Measuring customer satisfaction KPIs is more important than ever before. Customers today expect a personalized, often round-the-clock experience that includes high product or service performance, omnichannel customer support, and personalization in all interactions.
The connectivity of the world today has also made word-of-mouth marketing more prevalent and popular as consumers lean on online reviews and testimonials available at the click of a button. Companies must strive to provide an experience that keeps customers satisfied and increases the likelihood they’ll recommend the products and services they use.
Customer satisfaction KPIs give companies insight into how their customers perceive and feel about their products and services, allow for earlier identification of problems and concerns, and create opportunities for smarter and more proactive decision making.
Let’s take a closer look at 5 customer satisfaction KPIs every company should consider tracking.
5 Customer Satisfaction KPIs You Should be Tracking
Net Promoter Score (NPS)
Net Promoter Score (NPS) was first introduced in 2003 and is now by far the most commonly used metric for measuring customer satisfaction, according to Lumoa’s State of the Customer Experience Survey.
Two-thirds of Fortune 1000 companies currently measure their Net Promoter Score (NPS). It’s a simple way to track customer satisfaction by asking how likely a customer is to recommend your product or service on a scale of 1-10. Scores fall into three groups:
- 0-6 – Detractors
- 7-8 – Passives
- 9-10 – Promoters
To calculate NPS, break down the total responses by detractors, passives, and promoters. Then calculate the percentage each represents by dividing each group total by the overall number of responses. Then subtract the percentage total of detractors from the percentage total of promoters to get your final NPS score.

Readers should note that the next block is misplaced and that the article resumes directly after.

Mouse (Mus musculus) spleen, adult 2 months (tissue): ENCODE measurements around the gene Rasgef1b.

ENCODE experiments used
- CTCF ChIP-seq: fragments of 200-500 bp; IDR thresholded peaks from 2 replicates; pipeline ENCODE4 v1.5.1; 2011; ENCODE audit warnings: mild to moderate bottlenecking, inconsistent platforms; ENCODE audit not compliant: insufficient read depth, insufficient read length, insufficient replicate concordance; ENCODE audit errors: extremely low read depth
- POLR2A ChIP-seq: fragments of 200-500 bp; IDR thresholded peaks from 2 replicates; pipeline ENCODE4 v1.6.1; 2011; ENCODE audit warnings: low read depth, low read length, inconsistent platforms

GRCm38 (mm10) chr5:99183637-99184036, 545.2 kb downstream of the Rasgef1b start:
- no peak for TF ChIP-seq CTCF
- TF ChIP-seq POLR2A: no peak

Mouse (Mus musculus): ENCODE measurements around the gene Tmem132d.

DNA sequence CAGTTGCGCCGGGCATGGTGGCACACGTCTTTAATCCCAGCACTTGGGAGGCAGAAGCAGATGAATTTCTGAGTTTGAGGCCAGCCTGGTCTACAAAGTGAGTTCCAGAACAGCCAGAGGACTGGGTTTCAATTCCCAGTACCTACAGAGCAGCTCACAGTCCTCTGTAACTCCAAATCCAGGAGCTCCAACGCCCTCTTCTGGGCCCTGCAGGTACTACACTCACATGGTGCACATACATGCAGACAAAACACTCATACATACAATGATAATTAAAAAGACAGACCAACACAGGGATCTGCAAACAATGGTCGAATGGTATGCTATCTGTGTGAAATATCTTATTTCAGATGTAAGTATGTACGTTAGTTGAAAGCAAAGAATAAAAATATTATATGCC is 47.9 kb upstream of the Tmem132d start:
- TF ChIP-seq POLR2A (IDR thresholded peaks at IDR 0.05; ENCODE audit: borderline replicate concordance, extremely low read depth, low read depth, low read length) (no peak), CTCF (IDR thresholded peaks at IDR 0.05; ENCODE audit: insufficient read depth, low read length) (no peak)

NPS is a powerful metric for companies to track because it’s an indicator of the likelihood of referrals and peer recommendations, which 92% of consumers trust, according to research by Nielson. It’s also simple to collect, track, evaluate and compare to competitors.
Customer Satisfaction (CSAT)
Customer satisfaction score (CSAT) is a way to understand how well customers feel a product or service has performed to meet their needs. It uses a defined 1-5 scale as follows:
1 – Very unsatisfied
2 – Unsatisfied
3 – Neutral
4 – Satisfied
5 – Very satisfied
Like NPS, benefits of CSAT include its simplicity in both collection and measurement. CSAT is ultimately calculated as a percentage. Finding the percentage of satisfied customers requires totaling all 4 (satisfied) and 5 (very satisfied) ratings, dividing it by the total number of survey responses, then multiplying it by 100. The same can be done to find the percentage of unsatisfied customers using all 1 and 2 ratings.
Customer Retention Rate (CRR)
Customer retention rate (CRR) measures the percentage of a company’s existing customers that they retain over a specified period of time. Understanding retention rates is critical as research has shown that acquiring new customers is much more expensive than retaining existing ones.
Customer retention rate also gives companies a glimpse into customer loyalty levels and ultimately how happy customers are with their experience, assuming that renewals, additional purchases, and/or continued engagement are all signs of satisfaction.
Calculating CRR requires the collection of three key data points:
- The number of existing customers at the start of the specified time period (S)